Analysts: Police Made Their Recommendations, But Netanyahu Not Going Anywhere

YERUSHALAYIM -
Prime Minister Binyamin Netanyahu seen during a vote at the Knesset on Tuesday. (Yonatan Sindel/Flash90)

The police have made their recommendations, but the saga of the corruption investigation against Prime Minister Binyamin Netanyahu is far from over. As the police recommendations to prosecutors are just that, the next development in the case will come from justice officials – particularly Attorney General Avichai Mandelblit – and due to the procedures that the justice system follows, it could be many months before that development comes.

With the submission of the material that police collected and collated in their investigation to prosecutors, the Prosecutors’ Office now will begin analyzing it, and will weigh the legal worthiness of the case – i.e., whether or not the state could win the case in court, and whether there are actual prosecutable offenses. As the prospective defendant in this investigation is the prime minister, the final decision on handing down an indictment belongs to Mandelblit – who, analysts told Globes Wednesday, is likely to be in no hurry to make a decision, given its weightiness.

If there are prosecutable offenses, Justice Ministry experts and members of Mandelblit’s staff will determine what they are – and that decision, too, is expected to take some time. For example, police said that in Case 1000, the receipt of cigars and champagne by Netanyahu from Israeli-American millionaire Arnon Milchin was a quid pro quo for favors the prime minister did for Milchin. The prime minister has claimed that he actually acted against Milchin’s interests in the specific instances named by police – and that he received far fewer gifts than police claimed. If a direct connection between the gifts and a specific favor cannot be established, prosecutors will be unable to defend charges of bribery in court – although they could make a case for breach of trust, which would not necessarily result in a jail term, or require Netanyahu to step down as prime minister.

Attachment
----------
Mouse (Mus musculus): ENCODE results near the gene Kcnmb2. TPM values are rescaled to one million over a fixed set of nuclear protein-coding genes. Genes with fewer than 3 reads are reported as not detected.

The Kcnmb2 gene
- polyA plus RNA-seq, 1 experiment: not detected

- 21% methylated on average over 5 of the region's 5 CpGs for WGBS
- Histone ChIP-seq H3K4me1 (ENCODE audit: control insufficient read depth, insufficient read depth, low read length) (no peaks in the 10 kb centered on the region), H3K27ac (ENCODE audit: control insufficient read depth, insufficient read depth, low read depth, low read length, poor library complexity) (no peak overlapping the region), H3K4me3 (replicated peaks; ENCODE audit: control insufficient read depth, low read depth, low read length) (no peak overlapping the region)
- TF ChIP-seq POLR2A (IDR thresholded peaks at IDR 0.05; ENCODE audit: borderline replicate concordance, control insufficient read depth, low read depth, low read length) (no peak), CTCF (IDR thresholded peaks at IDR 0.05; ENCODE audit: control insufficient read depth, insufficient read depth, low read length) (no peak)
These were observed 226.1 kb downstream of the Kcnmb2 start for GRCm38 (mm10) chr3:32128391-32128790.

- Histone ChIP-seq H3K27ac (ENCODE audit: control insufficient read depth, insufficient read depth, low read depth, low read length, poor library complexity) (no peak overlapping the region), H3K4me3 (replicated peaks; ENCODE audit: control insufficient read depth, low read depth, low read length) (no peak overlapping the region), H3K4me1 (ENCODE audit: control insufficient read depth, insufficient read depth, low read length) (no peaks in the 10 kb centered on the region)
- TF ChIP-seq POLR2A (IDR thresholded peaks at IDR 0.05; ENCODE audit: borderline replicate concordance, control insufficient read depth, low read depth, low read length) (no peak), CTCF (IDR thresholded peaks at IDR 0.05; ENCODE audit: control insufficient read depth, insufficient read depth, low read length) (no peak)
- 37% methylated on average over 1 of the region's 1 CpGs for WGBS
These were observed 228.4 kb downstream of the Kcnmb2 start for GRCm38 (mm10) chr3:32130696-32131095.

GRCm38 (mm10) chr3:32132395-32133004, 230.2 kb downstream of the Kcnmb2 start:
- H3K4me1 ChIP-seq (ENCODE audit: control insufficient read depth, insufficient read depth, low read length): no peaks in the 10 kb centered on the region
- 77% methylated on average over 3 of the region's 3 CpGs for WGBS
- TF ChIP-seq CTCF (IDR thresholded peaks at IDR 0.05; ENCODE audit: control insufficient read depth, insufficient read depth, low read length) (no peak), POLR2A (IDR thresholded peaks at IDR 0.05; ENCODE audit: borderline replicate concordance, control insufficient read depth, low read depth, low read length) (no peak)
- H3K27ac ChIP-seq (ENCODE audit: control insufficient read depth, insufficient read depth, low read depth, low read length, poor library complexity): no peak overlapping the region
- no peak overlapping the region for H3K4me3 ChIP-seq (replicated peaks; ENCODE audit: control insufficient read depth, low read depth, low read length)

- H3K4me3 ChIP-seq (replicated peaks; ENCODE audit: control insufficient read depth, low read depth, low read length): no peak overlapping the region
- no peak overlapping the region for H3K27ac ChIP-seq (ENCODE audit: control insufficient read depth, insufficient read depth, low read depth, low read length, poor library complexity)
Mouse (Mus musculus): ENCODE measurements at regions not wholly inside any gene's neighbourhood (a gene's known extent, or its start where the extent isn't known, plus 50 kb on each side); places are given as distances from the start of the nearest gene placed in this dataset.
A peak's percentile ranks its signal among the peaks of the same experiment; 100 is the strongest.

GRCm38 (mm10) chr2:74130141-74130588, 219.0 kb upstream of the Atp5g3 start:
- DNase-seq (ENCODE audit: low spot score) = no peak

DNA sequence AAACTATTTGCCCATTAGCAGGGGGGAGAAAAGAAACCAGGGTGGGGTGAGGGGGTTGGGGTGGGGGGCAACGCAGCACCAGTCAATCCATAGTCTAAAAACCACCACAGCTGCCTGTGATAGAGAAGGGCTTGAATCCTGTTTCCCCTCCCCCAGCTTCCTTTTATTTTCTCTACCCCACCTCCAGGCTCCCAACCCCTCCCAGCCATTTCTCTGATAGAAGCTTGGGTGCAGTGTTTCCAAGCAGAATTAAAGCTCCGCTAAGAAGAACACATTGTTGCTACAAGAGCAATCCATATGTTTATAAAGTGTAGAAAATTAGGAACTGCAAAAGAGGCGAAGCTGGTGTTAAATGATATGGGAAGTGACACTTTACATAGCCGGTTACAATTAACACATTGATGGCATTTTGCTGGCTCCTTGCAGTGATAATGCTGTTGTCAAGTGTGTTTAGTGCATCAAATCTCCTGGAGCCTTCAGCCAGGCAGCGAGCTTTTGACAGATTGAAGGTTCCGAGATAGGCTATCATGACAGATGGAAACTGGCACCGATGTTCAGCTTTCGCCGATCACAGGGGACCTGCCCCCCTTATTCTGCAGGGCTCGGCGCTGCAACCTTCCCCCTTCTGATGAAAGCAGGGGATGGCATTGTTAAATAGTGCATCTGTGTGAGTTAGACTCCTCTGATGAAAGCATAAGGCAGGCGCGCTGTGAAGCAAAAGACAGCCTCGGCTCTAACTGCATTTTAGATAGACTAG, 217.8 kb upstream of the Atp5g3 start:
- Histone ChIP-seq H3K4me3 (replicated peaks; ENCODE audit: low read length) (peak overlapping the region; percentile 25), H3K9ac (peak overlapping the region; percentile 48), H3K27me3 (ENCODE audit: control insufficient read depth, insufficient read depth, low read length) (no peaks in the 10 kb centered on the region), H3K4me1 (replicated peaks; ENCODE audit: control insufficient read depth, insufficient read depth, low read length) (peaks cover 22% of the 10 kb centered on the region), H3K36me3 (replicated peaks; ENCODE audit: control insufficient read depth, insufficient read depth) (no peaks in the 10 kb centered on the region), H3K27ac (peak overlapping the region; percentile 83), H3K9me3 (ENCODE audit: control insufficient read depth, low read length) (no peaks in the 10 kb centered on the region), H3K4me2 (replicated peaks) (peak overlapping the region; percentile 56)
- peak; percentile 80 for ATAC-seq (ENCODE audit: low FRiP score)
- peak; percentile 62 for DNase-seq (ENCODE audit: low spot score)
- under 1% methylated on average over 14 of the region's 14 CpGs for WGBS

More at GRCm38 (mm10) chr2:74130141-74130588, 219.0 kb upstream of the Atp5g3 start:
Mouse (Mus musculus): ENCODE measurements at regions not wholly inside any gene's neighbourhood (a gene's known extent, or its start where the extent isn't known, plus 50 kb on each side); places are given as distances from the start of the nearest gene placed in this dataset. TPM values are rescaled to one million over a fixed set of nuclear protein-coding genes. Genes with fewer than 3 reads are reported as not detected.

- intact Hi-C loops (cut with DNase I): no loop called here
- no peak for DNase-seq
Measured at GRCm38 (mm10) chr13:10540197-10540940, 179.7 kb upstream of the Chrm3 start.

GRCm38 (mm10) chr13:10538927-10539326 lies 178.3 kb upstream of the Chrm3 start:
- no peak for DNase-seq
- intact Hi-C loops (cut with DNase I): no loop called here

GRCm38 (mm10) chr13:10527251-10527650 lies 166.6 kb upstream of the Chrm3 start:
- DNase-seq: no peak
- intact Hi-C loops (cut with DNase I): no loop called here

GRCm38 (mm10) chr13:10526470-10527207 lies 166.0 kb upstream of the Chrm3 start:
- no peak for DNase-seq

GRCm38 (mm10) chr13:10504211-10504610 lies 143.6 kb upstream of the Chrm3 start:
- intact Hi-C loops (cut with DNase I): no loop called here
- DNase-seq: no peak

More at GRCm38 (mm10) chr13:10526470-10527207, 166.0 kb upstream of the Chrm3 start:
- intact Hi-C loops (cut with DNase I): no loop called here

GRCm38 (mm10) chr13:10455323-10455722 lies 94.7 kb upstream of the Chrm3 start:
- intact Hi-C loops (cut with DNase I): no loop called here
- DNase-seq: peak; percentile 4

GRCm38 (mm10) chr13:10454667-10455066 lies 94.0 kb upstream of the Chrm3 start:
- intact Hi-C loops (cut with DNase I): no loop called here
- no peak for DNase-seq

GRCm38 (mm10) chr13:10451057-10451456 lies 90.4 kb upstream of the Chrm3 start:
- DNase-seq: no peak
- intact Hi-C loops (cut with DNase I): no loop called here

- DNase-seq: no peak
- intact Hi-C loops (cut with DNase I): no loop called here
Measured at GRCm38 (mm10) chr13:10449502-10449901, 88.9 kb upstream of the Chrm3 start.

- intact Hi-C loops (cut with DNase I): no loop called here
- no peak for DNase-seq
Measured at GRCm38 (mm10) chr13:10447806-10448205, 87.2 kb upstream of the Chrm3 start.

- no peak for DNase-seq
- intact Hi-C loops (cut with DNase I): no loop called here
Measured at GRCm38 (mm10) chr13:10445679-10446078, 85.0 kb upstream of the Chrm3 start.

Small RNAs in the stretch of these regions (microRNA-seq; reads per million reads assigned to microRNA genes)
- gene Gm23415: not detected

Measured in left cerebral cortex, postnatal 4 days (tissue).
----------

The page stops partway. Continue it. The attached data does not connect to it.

As far as the other case against the prime minister is concerned – the alleged conspiracy between Netanyahu and Yediot Acharonot publisher Arnon Mozes to shut down rival newspaper Yisrael Hayom in exchange for more positive coverage in Mozes’s newspaper – Netanyahu said in a speech Tuesday night after police presented their recommendations that it was he who was most opposed to that law, to the extent that he broke up his last government to prevent the law that would have closed the rival paper down – legislation against free distribution of newspapers – from coming to a Knesset vote. “This is a bad joke,” Netanyahu said. “Before they prosecute me, let them prosecute the 43 other MKs who voted in favor of it on its first reading, and let them evaluate the coverage those MKs got from Mozes, as opposed to the unending attacks on me, which appear daily in that newspaper.”

Even if prosecutors do come up with charges against Netanyahu, it is likely that the prime minister will be given an opportunity – or several opportunities – to convince prosecutors not to indict him at hearings that, while not legally required, are generally customary in cases involving public officials. The time gap between the decisions that need to be made, the hearings, and the final decision by Mandelblit could take many months. “In trials, especially involving alleged white collar crimes, there is no black and white,” analysts told Globes. “These are questions of not just evidence, but also of judicial policy. We could be looking at many months before any decisions are made.”